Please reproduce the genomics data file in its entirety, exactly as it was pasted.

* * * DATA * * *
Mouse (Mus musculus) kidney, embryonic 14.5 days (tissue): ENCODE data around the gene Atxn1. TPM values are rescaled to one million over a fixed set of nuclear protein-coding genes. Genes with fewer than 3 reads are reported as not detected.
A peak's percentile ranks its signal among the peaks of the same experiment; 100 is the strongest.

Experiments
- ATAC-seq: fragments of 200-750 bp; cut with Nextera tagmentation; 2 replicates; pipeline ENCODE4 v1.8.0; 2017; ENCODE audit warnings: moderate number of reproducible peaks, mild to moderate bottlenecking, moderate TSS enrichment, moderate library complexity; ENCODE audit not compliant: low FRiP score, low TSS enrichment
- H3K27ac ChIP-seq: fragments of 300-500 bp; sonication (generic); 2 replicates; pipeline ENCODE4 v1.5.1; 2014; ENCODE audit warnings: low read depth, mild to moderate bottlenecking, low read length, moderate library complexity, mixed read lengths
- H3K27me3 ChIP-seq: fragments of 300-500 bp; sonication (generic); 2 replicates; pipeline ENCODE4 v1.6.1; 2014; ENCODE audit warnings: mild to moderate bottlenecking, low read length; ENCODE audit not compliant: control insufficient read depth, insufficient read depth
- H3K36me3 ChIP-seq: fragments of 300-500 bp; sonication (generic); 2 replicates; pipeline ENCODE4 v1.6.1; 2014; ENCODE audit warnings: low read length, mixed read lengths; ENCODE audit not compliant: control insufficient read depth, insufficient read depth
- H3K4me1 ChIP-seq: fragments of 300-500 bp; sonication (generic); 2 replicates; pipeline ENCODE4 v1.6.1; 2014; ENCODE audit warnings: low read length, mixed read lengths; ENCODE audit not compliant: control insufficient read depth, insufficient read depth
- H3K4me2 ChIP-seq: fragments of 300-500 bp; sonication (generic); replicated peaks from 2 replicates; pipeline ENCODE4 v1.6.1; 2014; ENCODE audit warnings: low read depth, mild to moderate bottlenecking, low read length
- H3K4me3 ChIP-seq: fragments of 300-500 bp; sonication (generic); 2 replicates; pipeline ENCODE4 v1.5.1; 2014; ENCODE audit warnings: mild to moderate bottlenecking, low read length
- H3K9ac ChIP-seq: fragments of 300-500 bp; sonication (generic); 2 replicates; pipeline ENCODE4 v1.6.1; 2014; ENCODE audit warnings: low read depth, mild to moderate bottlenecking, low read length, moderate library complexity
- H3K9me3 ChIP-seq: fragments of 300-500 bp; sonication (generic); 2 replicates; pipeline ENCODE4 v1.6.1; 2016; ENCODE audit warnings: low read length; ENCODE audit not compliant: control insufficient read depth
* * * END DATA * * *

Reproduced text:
Mouse (Mus musculus) kidney, embryonic 14.5 days (tissue): ENCODE data around the gene Atxn1. TPM values are rescaled to one million over a fixed set of nuclear protein-coding genes. Genes with fewer than 3 reads are reported as not detected.
A peak's percentile ranks its signal among the peaks of the same experiment; 100 is the strongest.

Experiments
- ATAC-seq: fragments of 200-750 bp; cut with Nextera tagmentation; 2 replicates; pipeline ENCODE4 v1.8.0; 2017; ENCODE audit warnings: moderate number of reproducible peaks, mild to moderate bottlenecking, moderate TSS enrichment, moderate library complexity; ENCODE audit not compliant: low FRiP score, low TSS enrichment
- H3K27ac ChIP-seq: fragments of 300-500 bp; sonication (generic); 2 replicates; pipeline ENCODE4 v1.5.1; 2014; ENCODE audit warnings: low read depth, mild to moderate bottlenecking, low read length, moderate library complexity, mixed read lengths
- H3K27me3 ChIP-seq: fragments of 300-500 bp; sonication (generic); 2 replicates; pipeline ENCODE4 v1.6.1; 2014; ENCODE audit warnings: mild to moderate bottlenecking, low read length; ENCODE audit not compliant: control insufficient read depth, insufficient read depth
- H3K36me3 ChIP-seq: fragments of 300-500 bp; sonication (generic); 2 replicates; pipeline ENCODE4 v1.6.1; 2014; ENCODE audit warnings: low read length, mixed read lengths; ENCODE audit not compliant: control insufficient read depth, insufficient read depth
- H3K4me1 ChIP-seq: fragments of 300-500 bp; sonication (generic); 2 replicates; pipeline ENCODE4 v1.6.1; 2014; ENCODE audit warnings: low read length, mixed read lengths; ENCODE audit not compliant: control insufficient read depth, insufficient read depth
- H3K4me2 ChIP-seq: fragments of 300-500 bp; sonication (generic); replicated peaks from 2 replicates; pipeline ENCODE4 v1.6.1; 2014; ENCODE audit warnings: low read depth, mild to moderate bottlenecking, low read length
- H3K4me3 ChIP-seq: fragments of 300-500 bp; sonication (generic); 2 replicates; pipeline ENCODE4 v1.5.1; 2014; ENCODE audit warnings: mild to moderate bottlenecking, low read length
- H3K9ac ChIP-seq: fragments of 300-500 bp; sonication (generic); 2 replicates; pipeline ENCODE4 v1.6.1; 2014; ENCODE audit warnings: low read depth, mild to moderate bottlenecking, low read length, moderate library complexity
- H3K9me3 ChIP-seq: fragments of 300-500 bp; sonication (generic); 2 replicates; pipeline ENCODE4 v1.6.1; 2016; ENCODE audit warnings: low read length; ENCODE audit not compliant: control insufficient read depth